“Which one is Big Boy? That one?” He pointed discreetly to the one who had knocked him out of the tree.

“No. Big Boy isn’t around. Maybe still hunting,” the man next to Dasc answered—a sickly yet stocky man Brien recognized as a famous big-game hunter, named Hague or something.

It made sense. He’d seen a few packs scrambling around this morning, and now there was silent hostility among the beasts as if they were on the verge of doing something wrong.

This especially rang true for the slightly graying, black-furred one, the one with a clean-shaven face, who had been surveying the captives and had treated Brien to a foul saliva offering. He seemed to have good control of the lot. Brien immediately called him Six.

Just then, Six caught wind of the whispering and turned back toward them. All three men adjusted themselves awkwardly. As he made his way closer, Dasc was quickly overrun with some of the deepest fear Brien had ever seen. Fear was never in Brien’s blood. He was usually ready for any end that might meet him, but as this man-eating giant beast lumbered over toward him, his body trembled in fright.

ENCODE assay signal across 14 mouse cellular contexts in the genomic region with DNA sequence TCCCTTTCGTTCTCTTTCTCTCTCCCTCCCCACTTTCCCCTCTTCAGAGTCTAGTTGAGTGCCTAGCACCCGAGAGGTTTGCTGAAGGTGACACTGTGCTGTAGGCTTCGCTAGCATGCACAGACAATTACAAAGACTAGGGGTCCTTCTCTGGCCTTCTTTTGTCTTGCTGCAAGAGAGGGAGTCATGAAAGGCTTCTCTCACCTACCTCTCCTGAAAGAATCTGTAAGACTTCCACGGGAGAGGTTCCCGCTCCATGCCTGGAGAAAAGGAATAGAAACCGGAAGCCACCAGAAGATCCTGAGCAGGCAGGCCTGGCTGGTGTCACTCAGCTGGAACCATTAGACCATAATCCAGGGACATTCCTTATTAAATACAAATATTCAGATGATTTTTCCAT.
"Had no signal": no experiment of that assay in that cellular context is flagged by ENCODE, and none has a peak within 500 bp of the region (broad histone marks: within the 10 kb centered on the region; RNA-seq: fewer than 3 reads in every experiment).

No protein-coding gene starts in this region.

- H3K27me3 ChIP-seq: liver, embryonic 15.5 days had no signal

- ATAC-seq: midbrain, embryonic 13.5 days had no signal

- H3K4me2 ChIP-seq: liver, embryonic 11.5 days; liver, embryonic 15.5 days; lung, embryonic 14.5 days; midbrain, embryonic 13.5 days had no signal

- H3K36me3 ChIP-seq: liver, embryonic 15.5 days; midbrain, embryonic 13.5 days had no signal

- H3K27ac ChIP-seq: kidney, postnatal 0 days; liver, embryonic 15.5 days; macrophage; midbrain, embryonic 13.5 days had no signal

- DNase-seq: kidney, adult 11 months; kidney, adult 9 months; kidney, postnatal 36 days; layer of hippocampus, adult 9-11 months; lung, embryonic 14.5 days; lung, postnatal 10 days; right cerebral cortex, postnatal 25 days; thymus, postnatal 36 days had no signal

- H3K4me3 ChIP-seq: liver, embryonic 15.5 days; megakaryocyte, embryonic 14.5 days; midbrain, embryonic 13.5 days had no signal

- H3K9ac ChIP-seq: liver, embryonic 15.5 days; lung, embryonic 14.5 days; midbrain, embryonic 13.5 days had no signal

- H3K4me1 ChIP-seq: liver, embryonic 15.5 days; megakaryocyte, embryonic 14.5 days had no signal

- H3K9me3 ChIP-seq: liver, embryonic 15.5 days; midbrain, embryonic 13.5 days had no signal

Six stopped right in front of the cringing Dasc. His nostrils flared as he looked closer, grabbing at Dasc’s arms and poking at his scrawny build. He then made a grunt that was obviously a summoning or a name. Two other Brutes made their way over; one tan that Brien dubbed Butch, and the huge, rich brown one he’d thought was Big Boy. He quickly referred to him as Ludo, though he couldn’t figure out why. He wondered if any among them were female. It was impossible to tell. In all of his research, he’d never positively identified one.

Six grabbed Dasc in one big rip with his right hand, but when Hague leaped back startled, his eyes must’ve met Six’s. The Brute immediately dropped Dasc, pulled Hague out and tossed him toward the other Brutes. Dasc’s body lay limp and unconscious beside Brien, and judging from the smell he’d lost control of his bowels.